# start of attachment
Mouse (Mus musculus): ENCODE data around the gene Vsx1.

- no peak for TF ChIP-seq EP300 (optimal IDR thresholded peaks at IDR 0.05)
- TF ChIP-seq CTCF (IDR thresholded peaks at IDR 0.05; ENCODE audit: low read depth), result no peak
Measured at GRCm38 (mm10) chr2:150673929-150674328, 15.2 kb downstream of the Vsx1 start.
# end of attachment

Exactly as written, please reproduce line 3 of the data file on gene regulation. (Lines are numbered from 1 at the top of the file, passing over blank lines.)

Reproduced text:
- TF ChIP-seq CTCF (IDR thresholded peaks at IDR 0.05; ENCODE audit: low read depth), result no peak